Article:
Rodgers turns in dazzling performance
GREEN BAY—When Aaron Rodgers is on, this is what it looks like.
The ball doesn't hit the turf. The end zone is scattered with players sprinting toward each other—at full speed—swiping locked elbows in celebration. Receivers, afterward, are at a loss of words. They're mystified at what defensive coordinators must be thinking.
When Rodgers is on, all formulas to stop him dissolve.
“There's no way. I don't know,” tight end Jermichael Finley said. “If I was Dom Capers, I'd try to dial it up for you.”
“Umm,” said James Jones, pausing, “you can't stop him. He threw for 400 yards. You can't stop him.”
Actually, it was 480 yards. Rodgers tied Matt Flynn's team record for passing yards in a single game. He did what he wanted, when he wanted throughout Green Bay's 38-20 win Sunday at Lambeau Field. In all, Rodgers completed 34 of 42 of his passes for 480 yards, four touchdowns and no interceptions.
This was 2011 all over again. At the controls, the quarterback systematically dismantled the secondary.
No, Rodgers says, he had no idea Flynn's record was in reach.
“That's what happens sometimes when you're in a good rhythm,” Rodgers said. “Unless you see it up on the scoreboard, the stats and the yards, that just comes from doing your responsibility and throwing the ball accurately.”
A “good rhythm” despite a sore neck, too. When Rodgers woke up at the team hotel Sunday morning, his neck was stiff. He slept on it funny. Rodgers usually doesn't like to get treatment the day of games but absolutely needed an adjustment this time.
DeAngelo Hall trying to cover Jordy Nelson up the sideline. A linebacker—huh?—on Randall Cobb across the middle on a fourth-and-3 touchdown. Neck pain. None of it really mattered.
“I wasn't feeling great pregame,” Rodgers said. “But once the adrenaline started going, just kind of got into a rhythm. They played a lot of one-high. They gave us some inside leverage routes.”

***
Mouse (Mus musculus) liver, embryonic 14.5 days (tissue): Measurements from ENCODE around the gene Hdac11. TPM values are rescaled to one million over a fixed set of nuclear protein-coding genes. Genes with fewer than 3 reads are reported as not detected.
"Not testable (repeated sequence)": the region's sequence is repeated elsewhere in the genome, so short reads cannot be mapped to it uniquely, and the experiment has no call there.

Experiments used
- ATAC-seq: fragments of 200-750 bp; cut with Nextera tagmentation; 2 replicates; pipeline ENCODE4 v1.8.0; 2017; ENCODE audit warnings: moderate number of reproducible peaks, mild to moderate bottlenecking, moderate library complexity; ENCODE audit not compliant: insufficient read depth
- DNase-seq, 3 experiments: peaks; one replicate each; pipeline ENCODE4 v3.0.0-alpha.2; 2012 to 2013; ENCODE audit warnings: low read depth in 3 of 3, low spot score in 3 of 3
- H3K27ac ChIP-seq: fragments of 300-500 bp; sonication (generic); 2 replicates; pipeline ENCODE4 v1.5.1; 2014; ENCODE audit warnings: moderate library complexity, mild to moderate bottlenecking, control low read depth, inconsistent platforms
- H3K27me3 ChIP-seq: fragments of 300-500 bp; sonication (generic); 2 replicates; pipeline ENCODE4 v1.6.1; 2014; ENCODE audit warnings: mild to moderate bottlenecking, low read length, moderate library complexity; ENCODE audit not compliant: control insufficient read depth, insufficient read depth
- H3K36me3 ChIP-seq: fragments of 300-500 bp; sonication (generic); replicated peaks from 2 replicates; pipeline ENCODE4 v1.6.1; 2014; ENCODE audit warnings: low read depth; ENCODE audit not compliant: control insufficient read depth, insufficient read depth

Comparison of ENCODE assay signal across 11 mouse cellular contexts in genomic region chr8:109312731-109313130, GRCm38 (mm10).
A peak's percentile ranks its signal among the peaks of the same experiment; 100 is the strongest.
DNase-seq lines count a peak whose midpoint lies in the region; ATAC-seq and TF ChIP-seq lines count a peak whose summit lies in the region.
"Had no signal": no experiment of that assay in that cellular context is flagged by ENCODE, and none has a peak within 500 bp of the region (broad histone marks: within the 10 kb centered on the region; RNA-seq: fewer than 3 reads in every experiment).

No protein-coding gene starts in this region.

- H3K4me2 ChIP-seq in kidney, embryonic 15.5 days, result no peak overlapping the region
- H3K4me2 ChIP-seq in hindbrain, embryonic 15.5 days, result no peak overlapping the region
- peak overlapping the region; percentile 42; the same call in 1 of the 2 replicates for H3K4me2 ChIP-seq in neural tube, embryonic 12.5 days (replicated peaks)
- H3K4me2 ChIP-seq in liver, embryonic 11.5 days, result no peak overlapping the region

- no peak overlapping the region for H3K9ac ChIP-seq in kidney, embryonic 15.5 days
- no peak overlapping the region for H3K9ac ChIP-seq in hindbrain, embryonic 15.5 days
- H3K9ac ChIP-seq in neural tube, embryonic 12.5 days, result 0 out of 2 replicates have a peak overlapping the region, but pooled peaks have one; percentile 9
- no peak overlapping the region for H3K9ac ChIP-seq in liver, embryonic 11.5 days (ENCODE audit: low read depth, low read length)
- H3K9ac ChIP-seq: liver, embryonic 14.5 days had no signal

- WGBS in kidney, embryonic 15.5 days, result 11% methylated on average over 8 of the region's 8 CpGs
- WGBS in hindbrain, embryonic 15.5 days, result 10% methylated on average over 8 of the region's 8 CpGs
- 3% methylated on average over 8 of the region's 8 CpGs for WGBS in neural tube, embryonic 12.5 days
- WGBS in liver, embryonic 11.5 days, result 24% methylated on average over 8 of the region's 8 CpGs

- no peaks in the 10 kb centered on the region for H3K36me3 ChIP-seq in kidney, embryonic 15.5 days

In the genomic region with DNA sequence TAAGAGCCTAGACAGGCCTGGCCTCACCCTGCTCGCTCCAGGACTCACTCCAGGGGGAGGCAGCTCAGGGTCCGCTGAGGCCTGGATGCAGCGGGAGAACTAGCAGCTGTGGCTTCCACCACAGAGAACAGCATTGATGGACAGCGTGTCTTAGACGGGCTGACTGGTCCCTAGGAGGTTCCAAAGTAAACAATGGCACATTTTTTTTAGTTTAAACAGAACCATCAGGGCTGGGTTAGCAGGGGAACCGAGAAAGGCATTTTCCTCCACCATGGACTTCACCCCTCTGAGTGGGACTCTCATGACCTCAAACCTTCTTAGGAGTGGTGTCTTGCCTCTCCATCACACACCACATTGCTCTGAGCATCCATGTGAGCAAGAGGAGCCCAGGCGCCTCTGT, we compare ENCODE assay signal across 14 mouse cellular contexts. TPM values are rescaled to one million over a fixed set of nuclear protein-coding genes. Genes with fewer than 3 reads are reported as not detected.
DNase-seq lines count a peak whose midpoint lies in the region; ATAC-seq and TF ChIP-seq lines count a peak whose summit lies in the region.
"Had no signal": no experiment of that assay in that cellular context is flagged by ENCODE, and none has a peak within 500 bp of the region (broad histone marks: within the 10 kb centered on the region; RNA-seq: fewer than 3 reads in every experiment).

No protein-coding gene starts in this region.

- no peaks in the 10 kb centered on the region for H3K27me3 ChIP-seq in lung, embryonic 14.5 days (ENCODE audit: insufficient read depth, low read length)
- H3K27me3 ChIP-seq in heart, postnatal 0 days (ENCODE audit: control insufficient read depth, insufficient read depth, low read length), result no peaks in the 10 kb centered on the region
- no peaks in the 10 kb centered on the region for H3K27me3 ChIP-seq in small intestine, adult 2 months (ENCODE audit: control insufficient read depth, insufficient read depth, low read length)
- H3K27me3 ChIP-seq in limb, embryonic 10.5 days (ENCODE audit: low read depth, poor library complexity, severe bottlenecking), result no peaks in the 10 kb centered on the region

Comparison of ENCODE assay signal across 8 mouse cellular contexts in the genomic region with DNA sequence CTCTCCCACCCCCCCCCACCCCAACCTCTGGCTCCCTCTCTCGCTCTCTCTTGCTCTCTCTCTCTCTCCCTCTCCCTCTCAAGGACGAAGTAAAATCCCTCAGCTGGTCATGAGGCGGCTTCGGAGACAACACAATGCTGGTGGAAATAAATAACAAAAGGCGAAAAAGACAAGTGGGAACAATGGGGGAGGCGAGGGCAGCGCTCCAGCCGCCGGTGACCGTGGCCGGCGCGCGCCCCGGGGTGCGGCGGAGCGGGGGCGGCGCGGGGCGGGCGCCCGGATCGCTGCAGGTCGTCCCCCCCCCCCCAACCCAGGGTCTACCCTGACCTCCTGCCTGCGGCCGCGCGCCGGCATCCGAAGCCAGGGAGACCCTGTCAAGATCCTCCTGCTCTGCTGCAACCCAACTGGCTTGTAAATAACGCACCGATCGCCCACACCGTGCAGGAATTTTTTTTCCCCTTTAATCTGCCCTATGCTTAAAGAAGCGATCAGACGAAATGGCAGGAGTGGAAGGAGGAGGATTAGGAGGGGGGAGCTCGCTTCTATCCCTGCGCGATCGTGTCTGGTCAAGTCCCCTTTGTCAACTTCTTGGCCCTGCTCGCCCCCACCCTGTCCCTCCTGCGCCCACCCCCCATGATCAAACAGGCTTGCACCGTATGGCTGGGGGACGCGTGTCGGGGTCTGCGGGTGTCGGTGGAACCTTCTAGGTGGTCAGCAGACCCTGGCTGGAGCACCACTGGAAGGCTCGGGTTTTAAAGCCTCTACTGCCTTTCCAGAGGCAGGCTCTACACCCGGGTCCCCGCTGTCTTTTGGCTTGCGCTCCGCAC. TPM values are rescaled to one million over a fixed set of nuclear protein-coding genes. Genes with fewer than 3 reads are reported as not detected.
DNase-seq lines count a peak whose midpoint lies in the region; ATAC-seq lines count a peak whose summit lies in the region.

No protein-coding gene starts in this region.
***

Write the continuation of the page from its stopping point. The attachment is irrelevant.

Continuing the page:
Much like his six-touchdown flogging of the Houston Texas last season, Rodgers smelled blood. He typically makes defenses pay for using a single-high safety. He's a basketball player shooting the ball into an ocean.
There was the on-the-run flip to Nelson for a 14-yard score. He hit Finley for another score, rolling right and pumping twice to buy time before placing the ball high where only Finley could grab it. He found Nelson again for six, going back-shoulder.
And to ice this one, he lobbed a 37-yarder to Nelson up the left sideline over Hall, setting the stage for the James Starks score that put Green Bay ahead, 38-7.
Sunday marked the fifth time in his six seasons as the starter Rodgers completed at least 80 percent of his passes. The final 81 percent mark ranks third all-time behind his first-ever start in 2008 against Minnesota (18-of-22) and another 81.8 percent performance in 2012 at St. Louis (30-of-37).
He's not sure why Washington used this coverage. Experience maybe. Another player to use in pressure possibly. Once he saw this, the package of throws he'd attempt became clear.
“When you're playing a team that plays a lot of one-high, regardless of the leverage, the guys outside are going to get some more opportunities,” Rodgers said. “Two-high, as we saw last week, more guys on the inside, Jermichael and Randall had more opportunities last week.”
Rodgers wouldn't call this his best game. And eyes tilted up, lips pursed in thought, Finley wouldn't either. “He was on,” the tight end assured. But Finley also remembers Rodgers making these same exact throws with all hell breaking loose around him.
“He'll have games where he's throwing the ball off the back leg, front leg, whatever leg he wants to throw it off of,” Finley said. “So he's just one of those gifted guys. The chosen one.”
Said Cobb, “This is what we expect. He's a tier above the elites in all of our eyes.”
Obviously, Green Bay would prefer Rodgers do his damage from a peaceful pocket. Either way, this September Rodgers is looking more like the 2011 version than the 2012 one. Last year, it took three, four weeks for the offense to rev up—and it never reached the lofty standards of 2011.
On Sunday, the MVP in Rodgers resurfaced.
“Rodgers is the best quarterback in the NFL, man,” Jones said. “There aren't too many things you can do to stop him. So he was just being himself today. It doesn't surprise me.”